The investment industry is now seeing an expansion in data-driven practices, with new ESG and climate datasets emerging and becoming mainstream. We explore what climate risk metrics are and how they are used today.
Data plays an important part in investments. Through the analysis of data, investors can better understand the risks they are exposed to and are able to construct portfolios that are positioned relatively efficiently in their risk/return trade-off. Recent advances in data availability and analytics have allowed for improved analysis of risks and the setting of more accurate expectations. The advances of new datasets include ESG metrics and new analytical tools, such as machine learning.
Climate change is an example of a risk that is now being mapped with quantitative data. Climate change itself is a phenomenon comprised of many interlinked processes, each with their own risks and uncertainties. As a trend, investors are becoming more aware of the risks and opportunities that result from climate-related shocks and are starting to appreciate the importance of formal, quantitative risk metrics. To cater to this growing demand for quantitative climate change risk metrics, vendors have begun to explicitly model climate change risk, and some now include climate change risk data as a part of their overall offering.
The physical and transitional risks of climate change (1) are also economic risks and are closely linked to long-term portfolio performance. Like the more traditional measures of portfolio risk, climate change risk is of relevance to risk-averse investors; however, climate data is different. As a relatively new area of risk analysis, climate data is still developing; consensus views in many aspects of risk modelling are yet to be established.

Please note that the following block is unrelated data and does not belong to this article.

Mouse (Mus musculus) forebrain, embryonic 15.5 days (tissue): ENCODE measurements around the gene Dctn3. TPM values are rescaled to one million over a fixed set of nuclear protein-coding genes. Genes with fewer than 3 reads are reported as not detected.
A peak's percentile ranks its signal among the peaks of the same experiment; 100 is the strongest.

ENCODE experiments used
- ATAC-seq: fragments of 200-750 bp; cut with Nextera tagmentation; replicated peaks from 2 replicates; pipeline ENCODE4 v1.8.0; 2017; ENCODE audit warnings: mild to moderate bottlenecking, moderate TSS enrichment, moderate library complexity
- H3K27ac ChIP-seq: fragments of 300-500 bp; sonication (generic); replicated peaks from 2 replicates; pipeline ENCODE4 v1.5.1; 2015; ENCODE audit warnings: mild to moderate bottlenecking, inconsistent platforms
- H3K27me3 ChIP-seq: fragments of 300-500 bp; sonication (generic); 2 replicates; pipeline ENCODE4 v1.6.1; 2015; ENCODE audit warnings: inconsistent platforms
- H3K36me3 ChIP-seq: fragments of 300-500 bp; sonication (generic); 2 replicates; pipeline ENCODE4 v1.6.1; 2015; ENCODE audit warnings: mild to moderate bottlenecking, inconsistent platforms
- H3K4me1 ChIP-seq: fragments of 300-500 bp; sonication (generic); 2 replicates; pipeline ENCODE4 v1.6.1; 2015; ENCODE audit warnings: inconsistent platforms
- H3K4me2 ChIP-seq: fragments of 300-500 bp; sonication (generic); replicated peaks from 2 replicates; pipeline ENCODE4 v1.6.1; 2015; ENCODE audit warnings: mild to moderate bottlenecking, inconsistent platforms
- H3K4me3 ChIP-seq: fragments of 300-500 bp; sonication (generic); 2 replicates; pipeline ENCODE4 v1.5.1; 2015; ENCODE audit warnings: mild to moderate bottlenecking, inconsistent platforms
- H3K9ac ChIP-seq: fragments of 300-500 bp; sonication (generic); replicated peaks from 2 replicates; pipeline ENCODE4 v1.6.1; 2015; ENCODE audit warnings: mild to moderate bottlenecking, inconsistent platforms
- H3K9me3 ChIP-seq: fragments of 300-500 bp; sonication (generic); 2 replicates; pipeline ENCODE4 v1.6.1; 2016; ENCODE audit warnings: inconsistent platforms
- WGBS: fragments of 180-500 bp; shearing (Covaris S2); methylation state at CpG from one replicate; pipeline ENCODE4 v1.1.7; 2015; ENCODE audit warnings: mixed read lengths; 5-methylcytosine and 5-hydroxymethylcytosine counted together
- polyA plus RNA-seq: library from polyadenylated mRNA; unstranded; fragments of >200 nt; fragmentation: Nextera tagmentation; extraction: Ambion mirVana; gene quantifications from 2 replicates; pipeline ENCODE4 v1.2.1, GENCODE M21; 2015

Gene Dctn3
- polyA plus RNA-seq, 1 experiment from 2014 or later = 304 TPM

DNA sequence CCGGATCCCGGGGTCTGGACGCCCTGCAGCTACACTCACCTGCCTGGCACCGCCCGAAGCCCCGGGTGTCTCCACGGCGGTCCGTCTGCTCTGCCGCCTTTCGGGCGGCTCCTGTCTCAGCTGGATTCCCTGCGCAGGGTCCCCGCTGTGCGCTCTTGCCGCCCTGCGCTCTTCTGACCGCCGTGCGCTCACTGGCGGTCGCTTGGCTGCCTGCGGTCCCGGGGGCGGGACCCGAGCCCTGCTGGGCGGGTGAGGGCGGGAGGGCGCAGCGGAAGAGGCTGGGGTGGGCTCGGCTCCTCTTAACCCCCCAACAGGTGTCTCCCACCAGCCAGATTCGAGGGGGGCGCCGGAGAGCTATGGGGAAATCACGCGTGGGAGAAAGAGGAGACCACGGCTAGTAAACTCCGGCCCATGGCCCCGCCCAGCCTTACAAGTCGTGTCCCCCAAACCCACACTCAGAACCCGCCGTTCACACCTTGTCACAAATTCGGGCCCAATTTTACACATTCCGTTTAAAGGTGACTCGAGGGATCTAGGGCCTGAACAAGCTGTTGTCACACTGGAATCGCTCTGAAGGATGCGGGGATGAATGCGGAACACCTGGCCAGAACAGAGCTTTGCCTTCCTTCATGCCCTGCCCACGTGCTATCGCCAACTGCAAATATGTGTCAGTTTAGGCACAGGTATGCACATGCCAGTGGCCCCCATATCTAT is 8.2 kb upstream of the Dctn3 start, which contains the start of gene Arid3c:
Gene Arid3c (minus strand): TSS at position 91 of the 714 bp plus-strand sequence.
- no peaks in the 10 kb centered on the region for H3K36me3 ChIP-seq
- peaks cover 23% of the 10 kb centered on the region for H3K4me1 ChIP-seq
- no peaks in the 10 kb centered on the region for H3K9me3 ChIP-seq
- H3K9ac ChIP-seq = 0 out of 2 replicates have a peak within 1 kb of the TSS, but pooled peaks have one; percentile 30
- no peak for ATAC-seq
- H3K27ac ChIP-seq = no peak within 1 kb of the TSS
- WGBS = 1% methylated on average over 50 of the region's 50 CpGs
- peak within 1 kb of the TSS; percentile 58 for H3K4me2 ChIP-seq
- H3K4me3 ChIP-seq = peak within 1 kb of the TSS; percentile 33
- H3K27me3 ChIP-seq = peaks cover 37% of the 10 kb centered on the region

Climate change also consists of many complicated sub-processes that interact with one another through flow-on effects, which increases modelling complexities. Many of the underlying processes that govern climatic variables are dynamically evolving over time (2), resulting in modelling difficulties when solely using historic climate data to forecast the future (3). Despite these hurdles, there have been major increases in the sophistication of available climate change risk metrics, and we continue to see development in this area.
What are climate change risk metrics?
Initially, climate risks were proxied mainly using portfolio carbon exposure; this was typically limited to equity securities. Limitations of such an approach are that carbon emissions are predominantly backwards looking, while investment risk is concerned with the future. Furthermore, carbon emissions only reflect a portion of total transition risk, which is itself only a subset of total climate risk.
Developments in climate risk metrics now allow investors to consider multiple avenues of climate risk, in which multi-asset exposures to various climatic variables (i.e., both physical and transitional factors) can be used in risk analysis. As a result, investors are now able to use quantitative data that maps their portfolio sensitivity to climate change scenarios.
Climate change risk metrics are indicators of investment exposure to a variety of climate risks. These climate risks include various physical risks (broadly categorised by the acute and chronic physical processes that might play out in climate scenarios) (4) and transitional risks (categorised by the Task Force on Climate-Related Financial Disclosures as policy and legal, technology, market and reputational risks) (5). Both physical and transition risks are comprised of separate factors that investors should be concerned with, as each individually poses their own risk.
Providers of climate risk metrics vary in the individual drivers of climate risk that they model. There are differing levels of granularity in the sub-processes and climate risk factor exposures that are estimated by the vendors of climate metrics. For investors that care about specific sources of climate risk, there is value in spending some time searching for vendors that provide data that match the investor’s needs.